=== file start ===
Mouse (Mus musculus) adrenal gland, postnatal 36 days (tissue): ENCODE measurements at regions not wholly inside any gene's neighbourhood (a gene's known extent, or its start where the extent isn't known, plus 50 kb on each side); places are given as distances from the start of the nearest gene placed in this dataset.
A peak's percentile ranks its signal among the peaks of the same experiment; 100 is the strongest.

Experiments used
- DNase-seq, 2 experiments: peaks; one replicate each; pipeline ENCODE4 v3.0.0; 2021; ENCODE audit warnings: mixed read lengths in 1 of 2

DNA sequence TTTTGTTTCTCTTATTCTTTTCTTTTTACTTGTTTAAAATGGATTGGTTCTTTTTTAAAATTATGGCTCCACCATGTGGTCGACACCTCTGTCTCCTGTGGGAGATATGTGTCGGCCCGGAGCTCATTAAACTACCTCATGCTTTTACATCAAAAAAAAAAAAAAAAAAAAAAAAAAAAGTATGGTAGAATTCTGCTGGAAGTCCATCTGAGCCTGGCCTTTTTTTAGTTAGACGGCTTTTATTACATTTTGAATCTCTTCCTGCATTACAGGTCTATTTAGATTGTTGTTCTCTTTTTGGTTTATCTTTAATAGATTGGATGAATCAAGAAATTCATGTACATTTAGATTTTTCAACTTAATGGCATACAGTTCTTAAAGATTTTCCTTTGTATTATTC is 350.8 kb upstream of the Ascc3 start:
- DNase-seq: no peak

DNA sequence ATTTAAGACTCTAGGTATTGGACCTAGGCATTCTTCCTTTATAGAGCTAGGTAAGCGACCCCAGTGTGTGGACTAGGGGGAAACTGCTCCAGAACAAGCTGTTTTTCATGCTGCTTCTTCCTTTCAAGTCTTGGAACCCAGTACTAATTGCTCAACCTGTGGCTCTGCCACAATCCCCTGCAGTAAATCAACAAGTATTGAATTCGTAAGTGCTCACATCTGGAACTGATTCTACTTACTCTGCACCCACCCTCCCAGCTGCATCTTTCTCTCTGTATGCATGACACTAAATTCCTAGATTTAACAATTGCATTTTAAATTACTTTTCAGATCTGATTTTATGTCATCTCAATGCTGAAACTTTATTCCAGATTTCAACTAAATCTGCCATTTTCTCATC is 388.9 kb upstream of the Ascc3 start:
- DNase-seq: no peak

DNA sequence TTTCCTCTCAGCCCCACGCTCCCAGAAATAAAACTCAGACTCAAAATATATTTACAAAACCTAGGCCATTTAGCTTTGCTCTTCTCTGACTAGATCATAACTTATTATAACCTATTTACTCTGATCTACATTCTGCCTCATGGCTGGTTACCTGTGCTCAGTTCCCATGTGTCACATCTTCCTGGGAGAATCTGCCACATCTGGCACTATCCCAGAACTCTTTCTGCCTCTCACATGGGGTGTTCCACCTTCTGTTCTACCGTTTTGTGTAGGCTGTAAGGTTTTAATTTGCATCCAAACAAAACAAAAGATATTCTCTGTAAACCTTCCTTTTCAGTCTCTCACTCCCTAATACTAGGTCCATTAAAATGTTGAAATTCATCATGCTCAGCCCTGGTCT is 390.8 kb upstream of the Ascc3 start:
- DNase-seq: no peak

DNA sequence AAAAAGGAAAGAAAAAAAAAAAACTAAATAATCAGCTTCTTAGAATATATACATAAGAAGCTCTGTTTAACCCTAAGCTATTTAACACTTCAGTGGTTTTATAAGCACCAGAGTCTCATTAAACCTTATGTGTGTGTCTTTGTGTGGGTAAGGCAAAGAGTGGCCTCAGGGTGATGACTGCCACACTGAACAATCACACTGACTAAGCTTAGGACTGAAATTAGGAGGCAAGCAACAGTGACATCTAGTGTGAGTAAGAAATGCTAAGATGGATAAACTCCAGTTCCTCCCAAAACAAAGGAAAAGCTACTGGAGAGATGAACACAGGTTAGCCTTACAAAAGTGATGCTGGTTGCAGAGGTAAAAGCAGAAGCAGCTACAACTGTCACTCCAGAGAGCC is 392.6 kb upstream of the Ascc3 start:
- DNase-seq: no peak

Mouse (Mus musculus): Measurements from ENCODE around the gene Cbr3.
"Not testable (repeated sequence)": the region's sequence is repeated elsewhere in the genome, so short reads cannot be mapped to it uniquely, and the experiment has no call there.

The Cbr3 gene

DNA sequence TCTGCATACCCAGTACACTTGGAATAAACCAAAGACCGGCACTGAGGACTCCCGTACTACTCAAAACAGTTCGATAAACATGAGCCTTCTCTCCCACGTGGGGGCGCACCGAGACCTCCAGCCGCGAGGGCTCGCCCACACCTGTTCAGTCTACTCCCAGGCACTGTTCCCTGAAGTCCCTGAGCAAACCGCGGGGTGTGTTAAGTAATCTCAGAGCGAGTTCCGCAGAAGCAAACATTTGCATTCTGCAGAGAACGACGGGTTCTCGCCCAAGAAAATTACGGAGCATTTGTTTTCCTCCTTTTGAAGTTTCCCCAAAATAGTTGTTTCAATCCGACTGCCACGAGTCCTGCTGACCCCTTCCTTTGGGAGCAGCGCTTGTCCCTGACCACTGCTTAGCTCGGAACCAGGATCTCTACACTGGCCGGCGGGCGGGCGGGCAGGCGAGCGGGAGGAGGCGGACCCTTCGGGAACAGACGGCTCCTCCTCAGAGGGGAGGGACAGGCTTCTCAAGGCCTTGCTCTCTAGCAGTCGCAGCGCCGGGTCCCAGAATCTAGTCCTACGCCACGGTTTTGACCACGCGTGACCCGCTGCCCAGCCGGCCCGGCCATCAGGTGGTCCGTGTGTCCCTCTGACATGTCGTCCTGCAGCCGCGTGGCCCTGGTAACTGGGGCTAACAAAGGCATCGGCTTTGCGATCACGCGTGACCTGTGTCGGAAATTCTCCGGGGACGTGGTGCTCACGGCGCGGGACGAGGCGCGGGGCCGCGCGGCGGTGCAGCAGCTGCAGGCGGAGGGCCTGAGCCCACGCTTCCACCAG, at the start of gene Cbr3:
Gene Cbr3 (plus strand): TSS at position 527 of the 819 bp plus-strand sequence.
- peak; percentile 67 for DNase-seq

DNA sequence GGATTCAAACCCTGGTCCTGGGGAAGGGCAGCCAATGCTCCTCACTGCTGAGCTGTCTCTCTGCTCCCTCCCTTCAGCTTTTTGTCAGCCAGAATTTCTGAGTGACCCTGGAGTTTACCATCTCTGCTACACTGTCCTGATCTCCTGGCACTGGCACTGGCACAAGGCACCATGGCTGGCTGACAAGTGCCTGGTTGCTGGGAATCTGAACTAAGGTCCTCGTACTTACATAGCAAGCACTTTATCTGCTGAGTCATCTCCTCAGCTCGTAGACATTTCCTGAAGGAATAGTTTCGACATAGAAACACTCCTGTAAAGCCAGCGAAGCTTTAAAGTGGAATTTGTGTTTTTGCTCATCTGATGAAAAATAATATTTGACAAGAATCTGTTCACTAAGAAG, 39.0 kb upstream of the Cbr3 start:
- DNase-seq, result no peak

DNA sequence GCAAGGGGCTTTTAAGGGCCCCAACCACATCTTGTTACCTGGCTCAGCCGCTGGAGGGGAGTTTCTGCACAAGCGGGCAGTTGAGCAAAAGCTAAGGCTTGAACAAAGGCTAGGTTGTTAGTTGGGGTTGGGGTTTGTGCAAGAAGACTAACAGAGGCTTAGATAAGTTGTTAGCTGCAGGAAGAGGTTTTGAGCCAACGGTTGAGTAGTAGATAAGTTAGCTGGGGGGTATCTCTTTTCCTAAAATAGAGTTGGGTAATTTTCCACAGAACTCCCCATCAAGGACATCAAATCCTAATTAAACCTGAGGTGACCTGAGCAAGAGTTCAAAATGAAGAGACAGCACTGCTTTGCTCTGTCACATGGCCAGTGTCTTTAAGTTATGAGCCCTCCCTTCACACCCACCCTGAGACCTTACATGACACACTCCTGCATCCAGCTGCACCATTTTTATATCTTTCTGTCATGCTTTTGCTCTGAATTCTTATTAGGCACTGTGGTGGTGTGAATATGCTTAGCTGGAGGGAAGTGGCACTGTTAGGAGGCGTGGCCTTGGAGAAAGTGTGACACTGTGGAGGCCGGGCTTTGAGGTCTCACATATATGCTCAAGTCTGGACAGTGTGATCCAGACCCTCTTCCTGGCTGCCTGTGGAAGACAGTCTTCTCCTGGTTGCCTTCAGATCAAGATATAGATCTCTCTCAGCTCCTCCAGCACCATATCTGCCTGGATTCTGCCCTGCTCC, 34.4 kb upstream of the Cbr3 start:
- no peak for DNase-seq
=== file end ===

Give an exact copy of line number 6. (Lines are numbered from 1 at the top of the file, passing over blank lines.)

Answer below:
- DNase-seq: no peak